Jewish scholar to discuss ‘universal moral law’
Prominent bioethicist, philosopher and theologian rabbi David Novak, who at 80 chairs the Jewish Studies program at the University of Toronto, will speak at a free community program in Tampa on Thursday, November 4 at 7 p.m.
The rabbi will address a question that draws directly from his years of scholarship: “Is there a universal moral law?” Natural law in Catholic and Jewish traditions.
Dr. Vincent Lloyd, associate professor and theologian at Villanova University, outside of Philadelphia, will also speak at the event, where he leads the Africana Studies Program.
The conference is sponsored by the Saint-LÃ©o University Center for Catholic Jewish Studies (CCJS), which will also award Rabbi Novak the 2021 Eternal Light Prize for his contribution to Catholic-Jewish relations.
“The Center for Catholic-Jewish Studies is honored to welcome both Rabbi Novak and Dr Lloyd, and to celebrate Rabbi Novak’s decades of contributions,” said Dr Matthew Tapie, CCJS Director and Associate Professor of theology in Saint Leo. âThese wonderful academics have deep ethical knowledge that could help us all navigate these times of mistrust and division in our democracy. This is one of the gifts of interfaith dialogue, and we hope that many will join us.
The co-sponsors of the program are the JCC and the Tampa Federation, the Catholic Diocese of St. Petersburg and the Schaarai Zedek Congregation, 3303 W. Swann Ave., in Tampa, where the conference will be held. To attend, contact (813) 876-2377 or [email protected]
About Rabbi Novak
Novak combined his knowledge of Judaism and Judeo-Christian relations with important investigations in the fields of Jewish law, ethics, including bioethics, and political theory. He focused heavily on beliefs about natural law – the general notion that standards of morality flow from human nature and the nature of the world – and its influences on political thought and individual beliefs.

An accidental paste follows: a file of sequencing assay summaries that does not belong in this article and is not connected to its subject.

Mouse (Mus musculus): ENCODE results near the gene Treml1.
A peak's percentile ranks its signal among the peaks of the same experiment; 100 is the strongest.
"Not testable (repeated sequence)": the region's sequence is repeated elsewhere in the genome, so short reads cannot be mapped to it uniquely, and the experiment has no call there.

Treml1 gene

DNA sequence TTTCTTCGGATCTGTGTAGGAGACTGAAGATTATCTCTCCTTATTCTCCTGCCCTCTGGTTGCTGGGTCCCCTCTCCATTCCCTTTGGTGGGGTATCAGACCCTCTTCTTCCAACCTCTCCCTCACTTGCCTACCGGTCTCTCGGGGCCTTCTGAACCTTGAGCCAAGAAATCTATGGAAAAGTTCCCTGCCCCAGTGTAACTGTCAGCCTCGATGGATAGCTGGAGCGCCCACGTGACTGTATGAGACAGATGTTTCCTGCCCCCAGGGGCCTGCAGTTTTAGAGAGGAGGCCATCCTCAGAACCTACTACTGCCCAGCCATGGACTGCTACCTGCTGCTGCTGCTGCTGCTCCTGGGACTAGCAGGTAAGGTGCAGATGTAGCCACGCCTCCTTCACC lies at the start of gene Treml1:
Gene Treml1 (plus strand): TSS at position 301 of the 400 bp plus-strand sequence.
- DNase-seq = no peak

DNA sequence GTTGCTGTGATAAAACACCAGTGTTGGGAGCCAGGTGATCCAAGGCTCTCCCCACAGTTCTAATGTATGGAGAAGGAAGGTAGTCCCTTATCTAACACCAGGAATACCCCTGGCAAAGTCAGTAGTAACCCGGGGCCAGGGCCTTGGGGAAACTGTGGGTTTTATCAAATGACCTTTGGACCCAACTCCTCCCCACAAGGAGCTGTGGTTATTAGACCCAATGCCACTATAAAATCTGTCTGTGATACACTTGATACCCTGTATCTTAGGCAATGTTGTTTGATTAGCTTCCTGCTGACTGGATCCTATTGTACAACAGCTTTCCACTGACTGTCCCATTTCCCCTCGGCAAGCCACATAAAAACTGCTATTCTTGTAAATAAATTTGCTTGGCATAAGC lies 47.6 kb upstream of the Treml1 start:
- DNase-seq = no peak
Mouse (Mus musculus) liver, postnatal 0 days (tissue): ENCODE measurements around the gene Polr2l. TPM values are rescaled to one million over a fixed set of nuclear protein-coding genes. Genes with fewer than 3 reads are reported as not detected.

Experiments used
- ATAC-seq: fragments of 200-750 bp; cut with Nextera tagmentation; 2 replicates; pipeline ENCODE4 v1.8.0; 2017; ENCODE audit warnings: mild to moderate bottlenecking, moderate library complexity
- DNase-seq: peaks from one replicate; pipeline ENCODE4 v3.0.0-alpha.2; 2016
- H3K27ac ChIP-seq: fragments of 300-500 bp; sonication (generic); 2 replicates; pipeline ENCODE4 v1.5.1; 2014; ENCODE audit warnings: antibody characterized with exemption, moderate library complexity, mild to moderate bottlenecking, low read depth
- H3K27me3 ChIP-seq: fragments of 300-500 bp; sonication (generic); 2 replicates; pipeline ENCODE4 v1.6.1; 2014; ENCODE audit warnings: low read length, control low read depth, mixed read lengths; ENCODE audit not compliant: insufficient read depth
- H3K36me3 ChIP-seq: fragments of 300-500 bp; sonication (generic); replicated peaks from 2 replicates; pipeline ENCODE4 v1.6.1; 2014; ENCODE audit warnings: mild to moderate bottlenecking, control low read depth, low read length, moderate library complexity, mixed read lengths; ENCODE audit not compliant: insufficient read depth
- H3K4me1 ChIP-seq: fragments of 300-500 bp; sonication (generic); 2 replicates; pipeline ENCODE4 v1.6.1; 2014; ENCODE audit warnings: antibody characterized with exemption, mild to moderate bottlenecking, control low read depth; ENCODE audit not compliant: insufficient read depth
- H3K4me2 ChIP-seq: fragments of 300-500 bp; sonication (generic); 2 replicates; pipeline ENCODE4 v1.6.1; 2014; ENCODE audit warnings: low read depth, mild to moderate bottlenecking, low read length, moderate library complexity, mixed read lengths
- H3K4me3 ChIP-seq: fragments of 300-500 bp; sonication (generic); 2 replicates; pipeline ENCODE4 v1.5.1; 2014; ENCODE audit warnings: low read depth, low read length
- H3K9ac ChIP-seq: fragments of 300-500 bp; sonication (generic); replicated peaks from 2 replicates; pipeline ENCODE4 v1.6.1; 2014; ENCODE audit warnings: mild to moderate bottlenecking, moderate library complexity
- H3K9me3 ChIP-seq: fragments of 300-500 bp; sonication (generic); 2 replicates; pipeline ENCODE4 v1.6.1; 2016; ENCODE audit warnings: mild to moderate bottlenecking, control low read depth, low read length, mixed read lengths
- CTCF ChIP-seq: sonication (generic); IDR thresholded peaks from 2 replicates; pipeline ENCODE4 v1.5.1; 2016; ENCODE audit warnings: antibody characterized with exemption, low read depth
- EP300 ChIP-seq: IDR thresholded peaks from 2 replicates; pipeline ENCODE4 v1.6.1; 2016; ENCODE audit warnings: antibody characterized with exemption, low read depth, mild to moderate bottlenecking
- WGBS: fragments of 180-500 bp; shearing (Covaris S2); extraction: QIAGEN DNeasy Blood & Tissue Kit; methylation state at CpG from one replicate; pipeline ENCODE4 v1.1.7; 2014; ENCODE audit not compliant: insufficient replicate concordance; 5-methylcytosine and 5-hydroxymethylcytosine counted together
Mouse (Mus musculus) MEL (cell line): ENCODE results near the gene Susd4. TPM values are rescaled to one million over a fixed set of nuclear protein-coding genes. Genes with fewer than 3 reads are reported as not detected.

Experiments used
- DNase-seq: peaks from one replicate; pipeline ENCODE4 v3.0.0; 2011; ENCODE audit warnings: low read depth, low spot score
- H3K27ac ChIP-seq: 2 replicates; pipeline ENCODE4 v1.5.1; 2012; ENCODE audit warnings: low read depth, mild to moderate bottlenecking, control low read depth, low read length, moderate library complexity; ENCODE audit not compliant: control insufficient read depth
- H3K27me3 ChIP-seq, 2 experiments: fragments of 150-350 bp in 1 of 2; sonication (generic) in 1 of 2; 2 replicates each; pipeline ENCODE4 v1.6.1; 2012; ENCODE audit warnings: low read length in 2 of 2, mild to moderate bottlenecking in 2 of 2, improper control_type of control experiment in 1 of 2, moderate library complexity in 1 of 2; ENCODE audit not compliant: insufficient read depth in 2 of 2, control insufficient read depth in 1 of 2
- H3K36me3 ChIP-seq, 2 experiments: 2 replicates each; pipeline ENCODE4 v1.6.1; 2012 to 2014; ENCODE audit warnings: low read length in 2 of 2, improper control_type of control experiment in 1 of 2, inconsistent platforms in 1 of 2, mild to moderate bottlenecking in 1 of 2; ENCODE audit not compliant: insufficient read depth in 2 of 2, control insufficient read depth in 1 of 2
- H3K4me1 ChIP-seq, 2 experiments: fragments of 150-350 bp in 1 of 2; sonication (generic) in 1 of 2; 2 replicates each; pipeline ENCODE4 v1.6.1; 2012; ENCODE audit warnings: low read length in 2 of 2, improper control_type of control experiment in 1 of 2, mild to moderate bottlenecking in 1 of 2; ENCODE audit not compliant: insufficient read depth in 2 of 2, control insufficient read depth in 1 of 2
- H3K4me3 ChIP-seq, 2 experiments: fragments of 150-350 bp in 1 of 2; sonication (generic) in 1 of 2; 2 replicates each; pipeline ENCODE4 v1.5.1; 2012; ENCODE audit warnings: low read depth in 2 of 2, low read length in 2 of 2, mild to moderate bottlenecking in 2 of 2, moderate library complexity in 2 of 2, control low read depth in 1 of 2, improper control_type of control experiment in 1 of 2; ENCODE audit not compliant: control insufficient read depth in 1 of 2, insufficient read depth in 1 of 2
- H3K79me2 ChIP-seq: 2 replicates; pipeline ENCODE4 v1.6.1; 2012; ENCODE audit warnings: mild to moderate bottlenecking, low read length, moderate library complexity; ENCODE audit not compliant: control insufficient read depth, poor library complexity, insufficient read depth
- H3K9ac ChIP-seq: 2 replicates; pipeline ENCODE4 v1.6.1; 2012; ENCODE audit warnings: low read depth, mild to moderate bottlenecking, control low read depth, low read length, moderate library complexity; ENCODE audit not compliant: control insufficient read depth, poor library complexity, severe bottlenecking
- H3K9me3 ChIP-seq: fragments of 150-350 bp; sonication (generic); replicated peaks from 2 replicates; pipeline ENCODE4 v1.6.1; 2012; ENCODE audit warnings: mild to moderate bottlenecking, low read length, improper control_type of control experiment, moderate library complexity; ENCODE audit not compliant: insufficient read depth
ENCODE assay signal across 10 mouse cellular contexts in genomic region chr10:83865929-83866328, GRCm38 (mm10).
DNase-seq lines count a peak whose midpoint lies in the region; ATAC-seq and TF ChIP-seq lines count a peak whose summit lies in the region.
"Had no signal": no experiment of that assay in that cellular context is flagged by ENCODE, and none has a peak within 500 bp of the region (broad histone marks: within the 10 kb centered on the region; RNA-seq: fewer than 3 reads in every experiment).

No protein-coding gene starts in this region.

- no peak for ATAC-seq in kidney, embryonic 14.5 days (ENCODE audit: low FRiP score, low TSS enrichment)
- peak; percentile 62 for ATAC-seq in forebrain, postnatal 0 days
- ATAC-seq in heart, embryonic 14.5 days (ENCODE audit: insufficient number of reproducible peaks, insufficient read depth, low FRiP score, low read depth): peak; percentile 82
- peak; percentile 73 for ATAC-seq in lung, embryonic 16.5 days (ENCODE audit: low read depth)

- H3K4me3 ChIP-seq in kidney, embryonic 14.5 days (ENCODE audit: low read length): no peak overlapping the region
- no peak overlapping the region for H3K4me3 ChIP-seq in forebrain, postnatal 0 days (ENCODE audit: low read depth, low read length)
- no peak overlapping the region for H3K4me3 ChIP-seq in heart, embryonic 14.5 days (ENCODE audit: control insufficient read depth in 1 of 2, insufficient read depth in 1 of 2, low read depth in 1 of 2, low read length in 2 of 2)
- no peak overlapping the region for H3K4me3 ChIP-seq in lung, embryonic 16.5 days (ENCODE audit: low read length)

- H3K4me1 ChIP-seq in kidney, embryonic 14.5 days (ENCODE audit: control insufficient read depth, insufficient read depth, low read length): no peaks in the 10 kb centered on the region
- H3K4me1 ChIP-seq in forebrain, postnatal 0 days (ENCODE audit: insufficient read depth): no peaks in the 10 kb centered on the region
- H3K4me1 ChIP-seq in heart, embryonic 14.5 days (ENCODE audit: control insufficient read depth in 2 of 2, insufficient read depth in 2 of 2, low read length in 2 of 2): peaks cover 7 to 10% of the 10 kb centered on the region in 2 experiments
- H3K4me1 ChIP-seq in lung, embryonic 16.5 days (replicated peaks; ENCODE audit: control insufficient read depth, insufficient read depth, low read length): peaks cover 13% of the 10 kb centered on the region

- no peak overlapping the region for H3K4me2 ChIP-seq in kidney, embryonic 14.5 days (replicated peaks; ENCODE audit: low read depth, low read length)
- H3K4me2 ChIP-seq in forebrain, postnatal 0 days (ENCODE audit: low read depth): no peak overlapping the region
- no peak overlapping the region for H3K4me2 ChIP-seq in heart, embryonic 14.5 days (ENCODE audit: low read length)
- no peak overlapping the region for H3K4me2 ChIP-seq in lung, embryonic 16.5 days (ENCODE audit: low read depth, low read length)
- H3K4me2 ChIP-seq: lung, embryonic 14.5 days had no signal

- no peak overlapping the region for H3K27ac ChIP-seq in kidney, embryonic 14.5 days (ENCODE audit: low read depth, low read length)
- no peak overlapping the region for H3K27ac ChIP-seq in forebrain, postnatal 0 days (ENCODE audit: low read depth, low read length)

Novak has been called upon to play an advisory role to organizations that deal with issues such as religious freedom, bioethics and assisted human reproduction, in addition to his main work as a university professor and researcher specializing in Judaism. and other religions.
Born in Chicago, Novak received his undergraduate degree from the University of Chicago. He was educated in the tradition of conservative Judaism at the Jewish Theological Seminary, where he obtained a graduate degree in Hebrew literature and his rabbinical ordination. He then obtained a doctorate in philosophy from Georgetown University.
His multifaceted career has included serving as rabbi for several Jewish congregations in the United States, teaching at various universities, and consulting with the governments of the United States, Israel and Poland. He joined the University of Toronto in 1997, where he holds the Shiff Chair in Jewish Studies as a professor of religion and philosophy and is a member of the Joint Center for Bioethics.
Rabbi Novak is the author of 16 books, the most recent, “Tradition in the Public Square: A David Novak Reader” and “In Defense of Religious Liberty”. He is co-author of âDabru Emet: A Jewish Statement on Christians and Christianity,â first published in The New York Times in September 2000, and now translated into more than eight languages.
About Dr Lloyd
Dr. Lloyd’s research and extensive published work examines trends and issues in religion and their relationship to politics, race, and social change. Lloyd’s forthcoming Yale University Press book is titled “Black Dignity: A Philosophy” and deals with the Black Lives Matter movement, its moral foundations and vocabulary.